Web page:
Like many yoga students, Andreas "Red" Laumbach looks forward to his yoga class every week. But he's not your typical yoga student, and his class isn't your typical yoga class.
Red is 100 years old, and the class he frequents is a chair yoga class designed for him and other students who have unique health challenges due to advanced age at Beehive Assisted Living community in Albuquerque. It might not be what people first think of when they think of yoga, but the benefits are just as great.
"There are no limits because of my age and yoga keeps me going," Red said.
Ninety-six-year-old Katheryn Christensen agrees. She likes yoga because it helps with her flexibility and makes her feel healthier, and it also gives her an opportunity to socialize with other residents.
Yoga teacher Sue McKnight has seen the chair yoga class she teaches at the center improve the quality of life and the health of many of her senior students—those who have survived strokes, have Parkinson's Disease, suffer from dementia, hearing and vision impairments, amputees, mobility issues, advanced age. So when she came across the Yoga Journal's Second Annual Talent Search, she knew it would be a great place to show the world a different side of yoga.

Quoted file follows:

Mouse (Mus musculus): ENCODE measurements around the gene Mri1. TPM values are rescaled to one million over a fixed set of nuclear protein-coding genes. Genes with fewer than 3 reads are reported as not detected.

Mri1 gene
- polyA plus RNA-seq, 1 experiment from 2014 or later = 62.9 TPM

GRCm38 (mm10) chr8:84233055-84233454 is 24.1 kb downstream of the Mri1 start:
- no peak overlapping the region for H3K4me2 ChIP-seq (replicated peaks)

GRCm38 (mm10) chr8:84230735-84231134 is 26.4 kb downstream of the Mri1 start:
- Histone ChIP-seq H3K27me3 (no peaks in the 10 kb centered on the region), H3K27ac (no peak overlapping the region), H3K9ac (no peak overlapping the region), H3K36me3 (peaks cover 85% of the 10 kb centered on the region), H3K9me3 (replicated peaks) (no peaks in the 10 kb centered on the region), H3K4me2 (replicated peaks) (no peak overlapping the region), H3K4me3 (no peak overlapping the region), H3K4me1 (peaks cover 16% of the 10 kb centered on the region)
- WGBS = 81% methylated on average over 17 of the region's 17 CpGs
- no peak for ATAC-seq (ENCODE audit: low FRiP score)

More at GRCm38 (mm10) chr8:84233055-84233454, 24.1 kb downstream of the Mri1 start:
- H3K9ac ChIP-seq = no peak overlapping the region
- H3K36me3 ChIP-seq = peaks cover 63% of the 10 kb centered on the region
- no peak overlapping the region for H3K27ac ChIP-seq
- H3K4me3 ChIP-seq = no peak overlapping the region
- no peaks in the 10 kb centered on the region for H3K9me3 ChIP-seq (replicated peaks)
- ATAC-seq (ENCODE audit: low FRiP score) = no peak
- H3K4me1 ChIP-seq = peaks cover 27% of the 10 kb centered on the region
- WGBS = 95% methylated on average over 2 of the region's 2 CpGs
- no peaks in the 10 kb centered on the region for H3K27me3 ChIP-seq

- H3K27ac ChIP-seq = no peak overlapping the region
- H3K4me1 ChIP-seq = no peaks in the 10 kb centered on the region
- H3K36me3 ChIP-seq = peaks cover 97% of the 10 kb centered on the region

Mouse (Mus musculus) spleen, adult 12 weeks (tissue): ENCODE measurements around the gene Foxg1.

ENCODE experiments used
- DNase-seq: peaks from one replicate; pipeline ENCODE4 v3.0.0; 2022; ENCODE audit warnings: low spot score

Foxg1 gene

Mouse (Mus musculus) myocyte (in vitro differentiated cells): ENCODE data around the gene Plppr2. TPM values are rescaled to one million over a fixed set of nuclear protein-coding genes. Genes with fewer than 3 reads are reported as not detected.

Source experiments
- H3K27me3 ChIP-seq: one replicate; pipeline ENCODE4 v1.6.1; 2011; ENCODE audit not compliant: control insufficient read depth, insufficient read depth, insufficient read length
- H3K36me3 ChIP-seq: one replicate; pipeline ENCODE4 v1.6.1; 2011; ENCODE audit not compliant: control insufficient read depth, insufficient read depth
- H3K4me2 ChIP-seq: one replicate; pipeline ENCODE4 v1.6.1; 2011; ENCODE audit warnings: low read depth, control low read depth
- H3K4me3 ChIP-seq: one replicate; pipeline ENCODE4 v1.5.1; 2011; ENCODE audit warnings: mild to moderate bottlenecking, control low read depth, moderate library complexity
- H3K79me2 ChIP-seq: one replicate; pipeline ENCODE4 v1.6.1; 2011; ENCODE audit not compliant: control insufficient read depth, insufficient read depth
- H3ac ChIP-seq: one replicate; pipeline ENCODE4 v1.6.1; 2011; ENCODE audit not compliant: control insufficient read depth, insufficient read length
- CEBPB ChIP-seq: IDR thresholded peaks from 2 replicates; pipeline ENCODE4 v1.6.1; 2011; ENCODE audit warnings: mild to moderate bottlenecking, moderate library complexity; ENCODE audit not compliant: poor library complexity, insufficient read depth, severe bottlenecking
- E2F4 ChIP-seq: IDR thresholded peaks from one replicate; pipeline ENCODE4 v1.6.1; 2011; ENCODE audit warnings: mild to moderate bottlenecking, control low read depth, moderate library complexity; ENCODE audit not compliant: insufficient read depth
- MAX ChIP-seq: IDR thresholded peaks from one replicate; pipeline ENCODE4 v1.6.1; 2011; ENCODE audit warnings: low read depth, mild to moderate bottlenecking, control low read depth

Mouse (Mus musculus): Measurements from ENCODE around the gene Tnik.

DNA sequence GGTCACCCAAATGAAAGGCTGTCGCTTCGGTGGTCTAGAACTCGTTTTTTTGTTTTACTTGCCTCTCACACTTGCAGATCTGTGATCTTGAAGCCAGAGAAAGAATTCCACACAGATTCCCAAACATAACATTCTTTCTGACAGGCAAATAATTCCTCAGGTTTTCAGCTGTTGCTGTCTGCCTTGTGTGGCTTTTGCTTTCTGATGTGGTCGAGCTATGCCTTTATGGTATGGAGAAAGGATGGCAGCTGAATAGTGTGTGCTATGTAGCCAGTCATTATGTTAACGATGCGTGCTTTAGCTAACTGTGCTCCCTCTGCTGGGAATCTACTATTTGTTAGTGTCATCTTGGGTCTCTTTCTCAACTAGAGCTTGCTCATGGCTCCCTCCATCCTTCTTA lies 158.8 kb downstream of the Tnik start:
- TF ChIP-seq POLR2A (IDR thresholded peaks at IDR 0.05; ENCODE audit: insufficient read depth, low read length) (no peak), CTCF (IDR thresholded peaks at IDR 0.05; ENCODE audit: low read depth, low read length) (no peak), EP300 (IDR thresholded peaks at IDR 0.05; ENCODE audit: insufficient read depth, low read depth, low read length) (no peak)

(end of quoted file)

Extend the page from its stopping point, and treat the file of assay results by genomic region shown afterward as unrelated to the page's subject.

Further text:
"I thought, will we win? Probably not. But we've got to share what we're doing," she told Buzz. She is submitting pictures of her elderly students in their favorite modifications of poses to the Talent Search and using their own words to describe how the practice is helping them. Last week, she posted the first five, but she plans to post approximately 20 more in the coming weeks.
McKnight hopes that the pictures will inspire other yoga teachers to learn more about serving aging populations to help fulfill a vast and growing need in their communities. "There needs to be more teachers like me who bring yoga to people who don't know how good it can be for them, and who can't go out and get it," she said.